Fun fact: Stinking Bishop cheese from Gloucestershire gets its name from the pear used in the cider that the cheese is aged in. And after some trial and error on the import front you can now get it at Enmore's cheese bar of the same name. Owners Jamie Nimmo and Kieran Day looked into stocking their namesake, but it’s not a cheese that travels well. You’re just going to have to content yourself with a super-ripe slice of Époisses instead.
The larder is very well stocked here and it needs to be, given the fanfare that has followed their opening. They source their 'nduja, smoked pancetta and salamis from up near Byron Bay; their smoked wagyu and ham from the Barossa; and they make their own rich, crumbly black pudding in house.
But it’s the cheeses that are responsible for the queues of turophiles pressing their noses against the glass here. It’s $21 for two, $29 for three or $37 for four cheeses and you get to choose each and every one. No one is going to sneak a wedge of Manchego on your plate here unless you want it. Each board comes with bread and crackers, a small puck of quince paste, muscatels and a fig-and-walnut rolada, but that's all just window dressing for the main event.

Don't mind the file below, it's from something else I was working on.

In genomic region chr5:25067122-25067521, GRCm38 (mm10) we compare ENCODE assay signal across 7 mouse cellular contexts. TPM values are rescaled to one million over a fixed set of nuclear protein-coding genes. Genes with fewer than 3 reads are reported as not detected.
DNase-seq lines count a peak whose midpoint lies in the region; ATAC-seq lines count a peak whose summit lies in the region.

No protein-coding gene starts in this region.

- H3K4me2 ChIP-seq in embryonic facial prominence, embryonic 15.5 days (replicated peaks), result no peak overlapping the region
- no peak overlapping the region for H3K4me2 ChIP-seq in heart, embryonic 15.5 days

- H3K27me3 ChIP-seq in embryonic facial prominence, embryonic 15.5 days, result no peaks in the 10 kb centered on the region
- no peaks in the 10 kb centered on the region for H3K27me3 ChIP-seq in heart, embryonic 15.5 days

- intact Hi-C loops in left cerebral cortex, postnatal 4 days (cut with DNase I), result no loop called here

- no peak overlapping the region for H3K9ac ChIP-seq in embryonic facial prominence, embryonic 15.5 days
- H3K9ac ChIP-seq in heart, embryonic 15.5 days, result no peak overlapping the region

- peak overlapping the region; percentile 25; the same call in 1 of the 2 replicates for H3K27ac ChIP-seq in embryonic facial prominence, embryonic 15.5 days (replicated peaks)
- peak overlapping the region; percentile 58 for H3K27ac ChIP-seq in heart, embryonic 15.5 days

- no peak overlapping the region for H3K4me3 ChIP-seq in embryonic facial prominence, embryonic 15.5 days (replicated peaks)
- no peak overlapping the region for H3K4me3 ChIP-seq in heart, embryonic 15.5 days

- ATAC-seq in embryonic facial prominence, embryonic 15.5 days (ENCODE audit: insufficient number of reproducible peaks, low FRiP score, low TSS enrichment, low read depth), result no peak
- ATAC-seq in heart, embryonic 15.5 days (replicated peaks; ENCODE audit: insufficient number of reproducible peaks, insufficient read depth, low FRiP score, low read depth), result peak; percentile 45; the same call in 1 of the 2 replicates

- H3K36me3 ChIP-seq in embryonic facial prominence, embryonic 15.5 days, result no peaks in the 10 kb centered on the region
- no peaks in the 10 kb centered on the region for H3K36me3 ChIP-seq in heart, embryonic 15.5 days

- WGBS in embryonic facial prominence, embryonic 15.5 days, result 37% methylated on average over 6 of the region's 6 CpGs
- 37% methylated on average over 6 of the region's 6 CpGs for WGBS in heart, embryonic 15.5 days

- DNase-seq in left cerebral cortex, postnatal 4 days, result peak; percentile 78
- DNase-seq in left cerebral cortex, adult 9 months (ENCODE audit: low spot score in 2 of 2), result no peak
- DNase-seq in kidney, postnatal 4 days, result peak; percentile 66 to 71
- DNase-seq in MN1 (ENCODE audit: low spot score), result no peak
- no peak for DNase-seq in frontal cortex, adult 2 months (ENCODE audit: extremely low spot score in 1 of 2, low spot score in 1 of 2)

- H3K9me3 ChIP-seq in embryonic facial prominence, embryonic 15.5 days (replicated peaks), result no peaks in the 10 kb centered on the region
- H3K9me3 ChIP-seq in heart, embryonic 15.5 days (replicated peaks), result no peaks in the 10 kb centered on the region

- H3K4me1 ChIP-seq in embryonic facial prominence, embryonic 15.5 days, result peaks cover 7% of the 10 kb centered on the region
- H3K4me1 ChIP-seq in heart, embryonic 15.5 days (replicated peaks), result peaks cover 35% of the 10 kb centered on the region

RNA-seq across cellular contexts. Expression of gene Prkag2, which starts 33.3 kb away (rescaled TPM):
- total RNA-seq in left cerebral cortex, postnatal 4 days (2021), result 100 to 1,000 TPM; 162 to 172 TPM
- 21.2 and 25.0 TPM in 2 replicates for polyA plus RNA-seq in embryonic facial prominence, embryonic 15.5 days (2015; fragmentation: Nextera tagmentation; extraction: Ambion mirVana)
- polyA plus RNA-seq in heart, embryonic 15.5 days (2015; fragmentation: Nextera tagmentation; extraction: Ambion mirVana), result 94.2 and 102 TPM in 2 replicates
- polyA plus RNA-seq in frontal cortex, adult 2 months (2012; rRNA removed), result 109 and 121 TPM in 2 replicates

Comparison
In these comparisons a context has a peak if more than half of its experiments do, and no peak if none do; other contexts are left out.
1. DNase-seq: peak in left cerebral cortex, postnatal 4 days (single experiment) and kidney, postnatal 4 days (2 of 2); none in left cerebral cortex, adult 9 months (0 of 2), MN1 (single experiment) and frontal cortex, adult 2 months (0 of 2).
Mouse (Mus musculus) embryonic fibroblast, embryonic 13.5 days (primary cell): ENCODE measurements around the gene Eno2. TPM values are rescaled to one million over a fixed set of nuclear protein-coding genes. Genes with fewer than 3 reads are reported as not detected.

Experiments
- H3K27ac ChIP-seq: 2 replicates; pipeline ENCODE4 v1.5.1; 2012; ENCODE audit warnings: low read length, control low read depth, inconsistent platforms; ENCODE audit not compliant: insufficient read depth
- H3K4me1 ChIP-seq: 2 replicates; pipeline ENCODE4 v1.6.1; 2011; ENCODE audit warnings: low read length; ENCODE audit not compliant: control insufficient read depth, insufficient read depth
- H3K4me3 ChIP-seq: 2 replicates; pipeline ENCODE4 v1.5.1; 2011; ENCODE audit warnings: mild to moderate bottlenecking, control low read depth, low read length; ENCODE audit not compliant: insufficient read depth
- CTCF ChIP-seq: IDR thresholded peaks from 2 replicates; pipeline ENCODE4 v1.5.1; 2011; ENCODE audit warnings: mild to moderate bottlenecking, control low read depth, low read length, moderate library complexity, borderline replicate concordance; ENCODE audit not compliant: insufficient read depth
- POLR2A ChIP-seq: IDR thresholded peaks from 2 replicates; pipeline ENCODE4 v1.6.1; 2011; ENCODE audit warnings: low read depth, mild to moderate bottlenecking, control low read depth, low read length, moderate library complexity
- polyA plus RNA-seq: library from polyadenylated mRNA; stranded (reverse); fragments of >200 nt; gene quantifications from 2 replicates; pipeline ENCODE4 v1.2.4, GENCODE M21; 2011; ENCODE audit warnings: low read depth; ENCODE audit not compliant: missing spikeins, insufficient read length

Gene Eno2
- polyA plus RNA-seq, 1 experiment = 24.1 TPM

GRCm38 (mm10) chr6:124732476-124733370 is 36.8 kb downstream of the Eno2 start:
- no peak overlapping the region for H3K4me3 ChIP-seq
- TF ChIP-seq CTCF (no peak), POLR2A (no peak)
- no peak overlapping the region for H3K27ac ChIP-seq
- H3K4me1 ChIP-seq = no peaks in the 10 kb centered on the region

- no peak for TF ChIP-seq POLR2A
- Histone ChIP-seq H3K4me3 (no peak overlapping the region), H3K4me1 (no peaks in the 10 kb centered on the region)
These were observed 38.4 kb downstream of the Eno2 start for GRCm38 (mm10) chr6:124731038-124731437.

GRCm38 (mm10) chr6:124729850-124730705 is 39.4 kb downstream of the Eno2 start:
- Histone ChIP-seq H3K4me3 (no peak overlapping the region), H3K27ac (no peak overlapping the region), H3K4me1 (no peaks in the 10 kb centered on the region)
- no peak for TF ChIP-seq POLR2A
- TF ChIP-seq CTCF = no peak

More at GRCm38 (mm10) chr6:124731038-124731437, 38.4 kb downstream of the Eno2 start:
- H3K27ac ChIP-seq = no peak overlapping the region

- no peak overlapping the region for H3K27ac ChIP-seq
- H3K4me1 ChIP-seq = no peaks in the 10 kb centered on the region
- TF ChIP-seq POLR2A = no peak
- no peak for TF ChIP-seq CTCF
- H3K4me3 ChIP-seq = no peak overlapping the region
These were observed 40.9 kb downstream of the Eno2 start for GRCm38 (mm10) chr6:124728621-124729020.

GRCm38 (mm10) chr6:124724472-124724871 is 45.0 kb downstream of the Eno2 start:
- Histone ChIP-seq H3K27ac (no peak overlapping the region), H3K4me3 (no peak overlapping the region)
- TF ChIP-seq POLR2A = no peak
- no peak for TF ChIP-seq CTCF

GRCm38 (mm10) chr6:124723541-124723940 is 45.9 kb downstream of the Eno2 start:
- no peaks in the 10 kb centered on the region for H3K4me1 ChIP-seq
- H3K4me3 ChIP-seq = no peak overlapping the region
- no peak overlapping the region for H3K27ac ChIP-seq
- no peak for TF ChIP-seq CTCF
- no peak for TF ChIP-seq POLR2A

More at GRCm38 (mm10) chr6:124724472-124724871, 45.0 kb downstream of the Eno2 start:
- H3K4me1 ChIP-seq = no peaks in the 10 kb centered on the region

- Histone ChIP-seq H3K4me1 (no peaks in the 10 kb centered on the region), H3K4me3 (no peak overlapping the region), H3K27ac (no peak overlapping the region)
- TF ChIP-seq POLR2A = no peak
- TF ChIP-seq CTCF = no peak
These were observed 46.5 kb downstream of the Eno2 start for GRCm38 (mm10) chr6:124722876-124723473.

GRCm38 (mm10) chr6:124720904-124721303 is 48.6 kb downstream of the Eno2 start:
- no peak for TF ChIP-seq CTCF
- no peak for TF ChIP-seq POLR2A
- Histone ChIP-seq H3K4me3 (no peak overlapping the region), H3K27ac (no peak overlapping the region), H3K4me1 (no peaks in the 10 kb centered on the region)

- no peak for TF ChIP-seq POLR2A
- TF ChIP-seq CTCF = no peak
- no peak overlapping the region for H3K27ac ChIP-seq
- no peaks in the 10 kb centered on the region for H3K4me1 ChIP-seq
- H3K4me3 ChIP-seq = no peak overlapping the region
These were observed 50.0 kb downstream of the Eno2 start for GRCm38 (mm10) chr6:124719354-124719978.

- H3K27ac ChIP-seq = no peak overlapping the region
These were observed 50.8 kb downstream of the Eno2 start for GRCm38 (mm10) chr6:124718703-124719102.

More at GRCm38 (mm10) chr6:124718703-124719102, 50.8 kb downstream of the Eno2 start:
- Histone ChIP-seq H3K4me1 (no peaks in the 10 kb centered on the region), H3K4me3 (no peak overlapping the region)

The pat of the Époisses is so gooey you’ll have to herd it onto the board. For a cheese that fights back order the creamy, bitey Italian Blu di Langa made from a mix of raw goat, cow and sheep’s milk. But it’s easy to get a show-stopping washed rind or blue cheese. Getting a hard cheese to hold its own against its stinkier, creamier cousins is the real challenge, and the dense, nutty Heidi Tilsit from Tasmania is up to the task. Or try the hard, crumbly Isle of Mull cheddar made with milk from cows that have been fed on the barley mash from the nearby distillery. Pair it with a dram of Lagavulin or an Oban and it’s a Highland fling of flavours.
Only serious cheese fiends should attempt the mac and cheese. This pungent side dish is vying for the spotlight by being more cheese than pasta, stealthily swirled through with truffle oil and then topped with a generous slice of taleggio before being thrown under the broiler.
They have a short, simple wine list, but following a recent trip to the US and Mexico, Nimmo is planning to match imported tequilas and small-batch bourbons with cheese, which sounds way more fun. Head here in the evening and you may have to wait for a seat. But that’s OK: just pop your name down on the list and meander a few doors up Enmore Road to Cittavino, a proper little enoteca doing wines by the glass and little snack plates of butter beans, dolmades and green olives.
They open up for lunchtime toasties, or, if you prefer to do your cheese feasting in private they’ll package up anything in the cool room for a swift getaway.